Turkish prosecutors are seeking a prison sentence of up to three years for a veteran journalist on charges of “inciting hatred and hostility among the people” due to his remarks about the father of a slain soldier, Turkish Minute reported, citing the TR724 news website.
An investigation was launched into journalist Can Ataklı in late December over his statements about the father of one of 12 Turkish soldiers who were recently killed in an attack by the outlawed Kurdistan Workers’ Party (PKK) in northern Iraq.
The soldiers died in two separate attacks carried out by the PKK, a group designated by Turkey and much of the international community as a terrorist organization, on Turkish military bases in northern Iraq on December 23 and 24.
Mehmet Aslan, the father of Kemal Aslan, one of the slain soldiers, who spoke at his son’s funeral in the eastern province of Elazığ on December 24, said he doesn’t forgive those who advocate for the freedom of Kurdish politician Selahattin Demirtaş and philanthropist Osman Kavala, who are currently in prison.
Aslan was referring to the main opposition Republican People’s Party (CHP), whose former leader, Kemal Kılıçdaroğlu, had promised in March 2022 that he would release the two men if his party came to power in the 2023 elections.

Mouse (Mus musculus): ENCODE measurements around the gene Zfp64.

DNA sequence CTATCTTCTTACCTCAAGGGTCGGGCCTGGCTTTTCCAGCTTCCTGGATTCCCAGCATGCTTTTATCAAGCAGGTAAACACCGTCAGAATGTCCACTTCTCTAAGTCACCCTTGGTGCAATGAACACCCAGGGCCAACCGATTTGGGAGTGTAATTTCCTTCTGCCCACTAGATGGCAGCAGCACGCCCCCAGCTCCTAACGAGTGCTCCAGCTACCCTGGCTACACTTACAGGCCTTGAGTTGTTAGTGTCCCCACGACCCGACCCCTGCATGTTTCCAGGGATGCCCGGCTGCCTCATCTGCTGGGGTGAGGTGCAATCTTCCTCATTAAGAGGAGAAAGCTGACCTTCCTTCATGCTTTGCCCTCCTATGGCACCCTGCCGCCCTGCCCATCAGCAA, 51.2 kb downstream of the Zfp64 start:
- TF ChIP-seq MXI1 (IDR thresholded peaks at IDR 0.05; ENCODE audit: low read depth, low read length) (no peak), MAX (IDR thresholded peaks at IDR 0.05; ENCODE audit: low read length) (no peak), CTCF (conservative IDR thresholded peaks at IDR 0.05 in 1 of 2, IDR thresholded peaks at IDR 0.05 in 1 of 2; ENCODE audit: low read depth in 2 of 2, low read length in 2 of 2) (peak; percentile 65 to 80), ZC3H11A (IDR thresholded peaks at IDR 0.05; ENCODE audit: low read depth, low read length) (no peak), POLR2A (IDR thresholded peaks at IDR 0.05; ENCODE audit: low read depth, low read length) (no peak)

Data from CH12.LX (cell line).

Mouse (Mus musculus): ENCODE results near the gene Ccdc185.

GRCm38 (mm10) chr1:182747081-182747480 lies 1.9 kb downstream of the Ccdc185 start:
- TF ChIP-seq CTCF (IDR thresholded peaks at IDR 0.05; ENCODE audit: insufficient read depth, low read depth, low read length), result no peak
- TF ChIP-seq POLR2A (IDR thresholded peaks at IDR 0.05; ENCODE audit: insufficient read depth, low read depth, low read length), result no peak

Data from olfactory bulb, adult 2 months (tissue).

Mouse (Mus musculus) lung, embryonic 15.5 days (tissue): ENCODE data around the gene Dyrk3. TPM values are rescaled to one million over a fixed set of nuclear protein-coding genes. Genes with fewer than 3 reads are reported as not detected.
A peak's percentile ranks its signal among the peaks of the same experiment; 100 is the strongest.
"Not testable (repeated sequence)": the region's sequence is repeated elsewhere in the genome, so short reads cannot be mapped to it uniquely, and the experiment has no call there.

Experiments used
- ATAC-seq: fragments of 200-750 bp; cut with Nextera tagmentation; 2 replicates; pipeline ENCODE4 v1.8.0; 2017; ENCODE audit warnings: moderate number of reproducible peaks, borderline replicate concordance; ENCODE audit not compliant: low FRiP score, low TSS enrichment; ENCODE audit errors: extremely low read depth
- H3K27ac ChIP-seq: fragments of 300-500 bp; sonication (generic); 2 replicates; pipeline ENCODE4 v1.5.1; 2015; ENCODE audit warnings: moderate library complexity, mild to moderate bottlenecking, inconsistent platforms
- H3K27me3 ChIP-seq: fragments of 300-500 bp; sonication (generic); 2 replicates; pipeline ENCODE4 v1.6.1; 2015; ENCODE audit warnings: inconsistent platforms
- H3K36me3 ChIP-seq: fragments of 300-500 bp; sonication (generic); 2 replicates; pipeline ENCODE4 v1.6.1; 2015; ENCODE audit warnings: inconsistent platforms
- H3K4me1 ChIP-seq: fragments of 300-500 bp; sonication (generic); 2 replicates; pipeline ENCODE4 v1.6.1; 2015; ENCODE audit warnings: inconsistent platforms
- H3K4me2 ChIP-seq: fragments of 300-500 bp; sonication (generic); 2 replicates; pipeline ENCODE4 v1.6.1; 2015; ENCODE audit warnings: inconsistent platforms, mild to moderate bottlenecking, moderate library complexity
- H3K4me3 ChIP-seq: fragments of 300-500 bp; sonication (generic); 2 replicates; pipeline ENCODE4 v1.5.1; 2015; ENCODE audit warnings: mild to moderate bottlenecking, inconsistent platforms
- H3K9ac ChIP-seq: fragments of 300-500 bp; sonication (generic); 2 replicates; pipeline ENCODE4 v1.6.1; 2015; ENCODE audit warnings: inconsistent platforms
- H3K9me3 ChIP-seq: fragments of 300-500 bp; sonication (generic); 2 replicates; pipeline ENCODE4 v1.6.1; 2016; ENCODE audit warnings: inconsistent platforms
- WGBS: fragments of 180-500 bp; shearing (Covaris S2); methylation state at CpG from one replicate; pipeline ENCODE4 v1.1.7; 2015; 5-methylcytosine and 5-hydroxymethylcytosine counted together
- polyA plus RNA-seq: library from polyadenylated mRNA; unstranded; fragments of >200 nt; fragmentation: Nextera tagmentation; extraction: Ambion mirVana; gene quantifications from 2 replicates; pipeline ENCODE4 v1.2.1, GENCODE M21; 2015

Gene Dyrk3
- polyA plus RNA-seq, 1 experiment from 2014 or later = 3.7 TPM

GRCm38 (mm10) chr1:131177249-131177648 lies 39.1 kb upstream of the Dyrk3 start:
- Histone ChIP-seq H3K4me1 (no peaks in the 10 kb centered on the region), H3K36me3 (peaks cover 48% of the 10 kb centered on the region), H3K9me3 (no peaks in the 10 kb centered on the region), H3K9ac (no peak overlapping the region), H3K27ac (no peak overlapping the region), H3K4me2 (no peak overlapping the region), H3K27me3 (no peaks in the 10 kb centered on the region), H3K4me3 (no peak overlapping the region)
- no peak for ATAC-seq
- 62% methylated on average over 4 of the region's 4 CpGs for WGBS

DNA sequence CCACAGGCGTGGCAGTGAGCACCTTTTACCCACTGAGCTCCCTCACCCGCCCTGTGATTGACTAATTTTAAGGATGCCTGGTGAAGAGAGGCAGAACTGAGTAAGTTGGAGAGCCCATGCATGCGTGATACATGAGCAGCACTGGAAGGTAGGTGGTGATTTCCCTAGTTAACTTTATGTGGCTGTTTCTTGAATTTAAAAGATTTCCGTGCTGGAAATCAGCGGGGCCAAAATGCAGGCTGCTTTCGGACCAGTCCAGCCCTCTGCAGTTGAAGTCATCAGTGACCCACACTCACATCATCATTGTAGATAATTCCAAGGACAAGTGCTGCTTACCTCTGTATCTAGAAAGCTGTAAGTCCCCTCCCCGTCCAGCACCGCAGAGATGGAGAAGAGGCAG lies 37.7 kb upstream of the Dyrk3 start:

Demirtaş, the former co-chairperson of the pro-Kurdish Peoples’ Democratic Party (HDP), has been behind bars since November 2016 on politically motivated charges.
Kavala, who faced charges that ranged from espionage and financing protests in 2013 to taking part in a failed coup against President Recep Tayyip Erdoğan in 2016, was arrested in October 2017 and sentenced to life in prison in 2022 for allegedly trying to topple Erdoğan’s government.
The two men remain in prison despite decisions of the European Court of Human Rights (ECtHR) calling for their release.
Commenting on Aslan’s remarks about Demirtaş and Kavala in a video he released on his YouTube channel on Monday, Ataklı criticized the soldier’s father, saying that even if he is the father of a martyr, he does not have the right to speak in such a way against Demirtaş and Kavala.
An indictment drafted by the İstanbul Chief Public Prosecutor’s Office charges Ataklı with “inciting hatred and hostility among the people” and seeks a prison sentence of between one and three years.
Ataklı faces the charges despite having an offered an apology the following day to the all families of martyrs in Turkey who might have been offended by that particular part of his commentary.
He said nine seconds of his 22-minute video had been taken out of context by the pro-government media in an attempt to launch a smear campaign against him.
It is common for journalists in Turkey to face charges, prosecution and prison for merely expressing their opinions or engaging in professional activities.
Turkey, which has a poor record in freedom of the press, was ranked 165th among 180 countries in the Reporters Without Borders (RSF) 2023 World Press Freedom Index, plunging 16 places from its ranking of 149th in 2022.